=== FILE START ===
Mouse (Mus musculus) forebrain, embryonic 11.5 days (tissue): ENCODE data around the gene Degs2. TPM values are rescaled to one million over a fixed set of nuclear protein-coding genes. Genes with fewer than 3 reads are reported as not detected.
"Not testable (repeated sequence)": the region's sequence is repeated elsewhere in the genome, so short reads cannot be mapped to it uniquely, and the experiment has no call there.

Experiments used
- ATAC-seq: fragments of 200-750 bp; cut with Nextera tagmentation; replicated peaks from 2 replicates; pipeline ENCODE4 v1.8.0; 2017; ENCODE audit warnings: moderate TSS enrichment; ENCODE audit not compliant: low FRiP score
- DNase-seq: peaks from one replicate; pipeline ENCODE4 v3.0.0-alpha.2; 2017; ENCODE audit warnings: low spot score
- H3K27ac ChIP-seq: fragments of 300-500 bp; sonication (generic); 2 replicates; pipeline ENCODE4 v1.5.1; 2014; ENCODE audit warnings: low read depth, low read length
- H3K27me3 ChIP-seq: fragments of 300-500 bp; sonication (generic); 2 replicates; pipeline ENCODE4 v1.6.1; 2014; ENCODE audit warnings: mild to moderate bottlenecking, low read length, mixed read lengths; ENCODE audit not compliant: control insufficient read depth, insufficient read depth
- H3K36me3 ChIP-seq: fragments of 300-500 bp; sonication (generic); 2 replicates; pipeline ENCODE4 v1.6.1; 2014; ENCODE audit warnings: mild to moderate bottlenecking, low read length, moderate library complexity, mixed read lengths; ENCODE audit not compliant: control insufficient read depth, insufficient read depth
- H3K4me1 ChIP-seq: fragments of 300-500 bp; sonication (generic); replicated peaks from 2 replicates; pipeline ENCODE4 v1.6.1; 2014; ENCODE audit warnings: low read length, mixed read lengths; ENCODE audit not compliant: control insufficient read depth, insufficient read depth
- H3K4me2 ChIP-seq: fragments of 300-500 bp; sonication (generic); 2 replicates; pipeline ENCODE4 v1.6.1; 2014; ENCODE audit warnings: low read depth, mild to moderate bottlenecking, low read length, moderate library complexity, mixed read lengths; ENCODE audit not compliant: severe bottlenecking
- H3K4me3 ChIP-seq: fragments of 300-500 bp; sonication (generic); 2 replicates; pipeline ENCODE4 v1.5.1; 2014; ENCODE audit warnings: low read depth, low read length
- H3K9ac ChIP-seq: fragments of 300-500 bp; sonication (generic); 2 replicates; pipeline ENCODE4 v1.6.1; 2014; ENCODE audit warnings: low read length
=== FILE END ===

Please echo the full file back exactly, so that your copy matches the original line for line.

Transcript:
Mouse (Mus musculus) forebrain, embryonic 11.5 days (tissue): ENCODE data around the gene Degs2. TPM values are rescaled to one million over a fixed set of nuclear protein-coding genes. Genes with fewer than 3 reads are reported as not detected.
"Not testable (repeated sequence)": the region's sequence is repeated elsewhere in the genome, so short reads cannot be mapped to it uniquely, and the experiment has no call there.

Experiments used
- ATAC-seq: fragments of 200-750 bp; cut with Nextera tagmentation; replicated peaks from 2 replicates; pipeline ENCODE4 v1.8.0; 2017; ENCODE audit warnings: moderate TSS enrichment; ENCODE audit not compliant: low FRiP score
- DNase-seq: peaks from one replicate; pipeline ENCODE4 v3.0.0-alpha.2; 2017; ENCODE audit warnings: low spot score
- H3K27ac ChIP-seq: fragments of 300-500 bp; sonication (generic); 2 replicates; pipeline ENCODE4 v1.5.1; 2014; ENCODE audit warnings: low read depth, low read length
- H3K27me3 ChIP-seq: fragments of 300-500 bp; sonication (generic); 2 replicates; pipeline ENCODE4 v1.6.1; 2014; ENCODE audit warnings: mild to moderate bottlenecking, low read length, mixed read lengths; ENCODE audit not compliant: control insufficient read depth, insufficient read depth
- H3K36me3 ChIP-seq: fragments of 300-500 bp; sonication (generic); 2 replicates; pipeline ENCODE4 v1.6.1; 2014; ENCODE audit warnings: mild to moderate bottlenecking, low read length, moderate library complexity, mixed read lengths; ENCODE audit not compliant: control insufficient read depth, insufficient read depth
- H3K4me1 ChIP-seq: fragments of 300-500 bp; sonication (generic); replicated peaks from 2 replicates; pipeline ENCODE4 v1.6.1; 2014; ENCODE audit warnings: low read length, mixed read lengths; ENCODE audit not compliant: control insufficient read depth, insufficient read depth
- H3K4me2 ChIP-seq: fragments of 300-500 bp; sonication (generic); 2 replicates; pipeline ENCODE4 v1.6.1; 2014; ENCODE audit warnings: low read depth, mild to moderate bottlenecking, low read length, moderate library complexity, mixed read lengths; ENCODE audit not compliant: severe bottlenecking
- H3K4me3 ChIP-seq: fragments of 300-500 bp; sonication (generic); 2 replicates; pipeline ENCODE4 v1.5.1; 2014; ENCODE audit warnings: low read depth, low read length
- H3K9ac ChIP-seq: fragments of 300-500 bp; sonication (generic); 2 replicates; pipeline ENCODE4 v1.6.1; 2014; ENCODE audit warnings: low read length